EU stresses freedom of expression in wake of media investigations

EU stresses freedom of expression in wake of media investigations

Front page of Taraf daily that shows gov't kept profiling citizens by 2013. (Photo: Today's Zaman)

December 10, 2013, Tuesday/ 18:19:00

The European Union has underlined that public authorities should not interfere with freedom of expression in the media, against the background of Turkish government pressure on the media through criminal and civil lawsuits.

“The right to freedom of expression includes the freedom to receive and impart information and ideas without the interference of public authorities,” Peter Stano, spokesperson for EU Enlargement Commissioner Stefan Füle, said to the Cihan news agency.

Stano also commented on the 2013 EU Progress Report on Turkey and in particular, he indicated the section related to the potential effect of statements made by state officials that prompted investigations by public prosecutors and led to self-censorship by media owners and journalists.

The report says, “Problems remain, including continued pressure on the media by state officials, widespread self-censorship, the firing of critical journalists, frequent website bans and the fact that freedom of expression and media freedom are hampered in practice by the approach taken by the audio-visual regulator and the judiciary.”

Stressing the significant impact of the statements of public officials, the report continued, “Freedom of expression and of the media was restricted in practice: the ownership structure of the Turkish media, at times intimidating statements by politicians and remaining restrictive legal provisions and their interpretation by members of the judiciary led to widespread self-censorship by media owners and journalists or the sacking of journalists.”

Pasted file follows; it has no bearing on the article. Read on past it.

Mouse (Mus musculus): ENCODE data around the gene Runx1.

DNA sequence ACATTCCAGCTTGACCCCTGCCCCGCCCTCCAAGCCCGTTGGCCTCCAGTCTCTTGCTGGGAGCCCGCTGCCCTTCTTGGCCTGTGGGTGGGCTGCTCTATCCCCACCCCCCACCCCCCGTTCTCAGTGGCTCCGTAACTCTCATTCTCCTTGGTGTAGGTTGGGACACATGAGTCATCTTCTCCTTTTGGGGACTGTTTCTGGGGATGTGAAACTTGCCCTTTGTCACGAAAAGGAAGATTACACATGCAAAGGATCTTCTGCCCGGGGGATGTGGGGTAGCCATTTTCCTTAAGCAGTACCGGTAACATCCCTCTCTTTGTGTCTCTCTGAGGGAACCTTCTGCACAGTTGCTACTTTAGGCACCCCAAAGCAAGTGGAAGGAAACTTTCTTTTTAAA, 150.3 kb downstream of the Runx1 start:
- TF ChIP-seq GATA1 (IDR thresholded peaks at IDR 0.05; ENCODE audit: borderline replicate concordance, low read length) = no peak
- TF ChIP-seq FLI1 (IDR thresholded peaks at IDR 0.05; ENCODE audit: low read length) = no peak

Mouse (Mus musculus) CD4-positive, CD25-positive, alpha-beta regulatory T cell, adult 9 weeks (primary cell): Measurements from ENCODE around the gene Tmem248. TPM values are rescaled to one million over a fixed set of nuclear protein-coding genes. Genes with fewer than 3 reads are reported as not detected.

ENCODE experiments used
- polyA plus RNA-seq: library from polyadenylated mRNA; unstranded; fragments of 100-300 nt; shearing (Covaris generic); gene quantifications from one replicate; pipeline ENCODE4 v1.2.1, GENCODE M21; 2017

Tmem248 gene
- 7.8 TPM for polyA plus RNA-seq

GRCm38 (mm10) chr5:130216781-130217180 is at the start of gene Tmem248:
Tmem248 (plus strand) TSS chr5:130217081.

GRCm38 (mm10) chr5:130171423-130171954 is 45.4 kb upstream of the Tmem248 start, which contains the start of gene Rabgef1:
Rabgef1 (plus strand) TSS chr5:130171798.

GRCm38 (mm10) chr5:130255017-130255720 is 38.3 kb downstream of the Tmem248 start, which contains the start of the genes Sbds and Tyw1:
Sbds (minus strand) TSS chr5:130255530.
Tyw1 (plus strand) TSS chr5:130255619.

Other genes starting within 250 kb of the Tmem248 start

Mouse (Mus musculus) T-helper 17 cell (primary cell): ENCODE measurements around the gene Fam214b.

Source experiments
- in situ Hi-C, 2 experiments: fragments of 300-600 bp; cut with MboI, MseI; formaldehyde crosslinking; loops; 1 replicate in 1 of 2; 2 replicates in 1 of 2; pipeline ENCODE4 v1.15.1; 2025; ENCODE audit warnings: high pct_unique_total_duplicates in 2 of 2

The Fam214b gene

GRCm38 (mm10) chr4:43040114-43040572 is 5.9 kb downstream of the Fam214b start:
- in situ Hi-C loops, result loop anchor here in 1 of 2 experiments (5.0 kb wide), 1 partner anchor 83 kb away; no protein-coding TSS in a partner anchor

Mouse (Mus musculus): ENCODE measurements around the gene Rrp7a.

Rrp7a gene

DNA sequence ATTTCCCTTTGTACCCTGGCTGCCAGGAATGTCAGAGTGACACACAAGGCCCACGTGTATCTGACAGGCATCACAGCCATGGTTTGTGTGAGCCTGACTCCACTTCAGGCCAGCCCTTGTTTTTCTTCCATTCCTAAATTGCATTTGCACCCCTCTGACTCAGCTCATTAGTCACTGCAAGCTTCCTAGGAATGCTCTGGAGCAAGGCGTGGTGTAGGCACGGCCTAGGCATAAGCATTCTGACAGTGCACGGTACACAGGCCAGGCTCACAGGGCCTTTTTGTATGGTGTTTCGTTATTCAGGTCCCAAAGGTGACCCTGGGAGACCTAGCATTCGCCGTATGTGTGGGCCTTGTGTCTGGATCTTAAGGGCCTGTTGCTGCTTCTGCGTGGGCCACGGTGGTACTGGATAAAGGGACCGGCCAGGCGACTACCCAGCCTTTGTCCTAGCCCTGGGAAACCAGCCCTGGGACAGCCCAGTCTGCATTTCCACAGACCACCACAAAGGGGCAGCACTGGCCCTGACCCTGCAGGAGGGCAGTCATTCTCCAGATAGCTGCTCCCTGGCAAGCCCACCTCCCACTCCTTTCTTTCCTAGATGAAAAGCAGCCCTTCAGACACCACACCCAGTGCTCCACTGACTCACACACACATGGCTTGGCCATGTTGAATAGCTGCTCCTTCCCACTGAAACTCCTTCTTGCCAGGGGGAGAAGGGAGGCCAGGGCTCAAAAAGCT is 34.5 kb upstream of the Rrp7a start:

The European Parliament (EP) is also gearing up to tell Ankara that an independent press is vital for democracy amid growing concerns in the EU on the widespread occurrence of self-censorship by media owners and journalists in Turkey.

The draft EP report, seen by Cihan, underlines that freedom of expression and media pluralism are at the heart of European values and reiterates concern at the fact that most media outlets are owned by and concentrated in large conglomerates with a wide range of business interests.

“Serious censorship imposed on Turkish media”

Hélène Flautre, the co-chairwoman of the EU-Turkey Joint Parliamentary Committee, has described the launch of an investigation into the Taraf daily and journalist Mehmet Baransu for publishing controversial National Security Council (MGK) documents as being “scandalous” and “inappropriate,” adding that she has serious concerns about freedom of the press in Turkey.

Starting last month, the Taraf daily published several confidential documents suggesting that the Justice and Development Party (AK Party) and the National Intelligence Organization (MİT) profiled individuals linked to some religious and faith-based groups.

On Dec. 5, the Prime Ministry, MİT and the National Security Council (MGK) filed a joint criminal complaint against the daily and Baransu for revealing confidential state documents. The complaint immediately turned into an investigation of the journalist.

The European parliamentarian said she believes there is serious censorship imposed on the Turkish press, which triggers self-censorship.

“Attacking the newspaper or the journalist who printed this news [about government profiling of individuals] is like arresting somebody who runs toward you and reports a crime. Certainly, this is obviously an inappropriate situation and is scandalous behavior. This newspaper reported something for the public's benefit and it revealed a violation of duty, at the end of the day,” Flautre said.

The Baransu investigation has been met with harsh criticism by foreign journalist associations.

“It is the responsibility of a journalist to report on issues that directly concern the people,” stated Committee to Protect Journalists (CPJ) Executive Director Joel Simon.

Simon defined the complaint against Taraf as an “obstacle to the people's freedom of information.” He also said: “The position of the Turkish government [filing the complaint] was no source of surprise for me. There is no doubt over the authenticity of the [profiling] document,” adding that the government was ashamed of and angry about the publication of the document and that that might be the reason behind the filing of the complaint.

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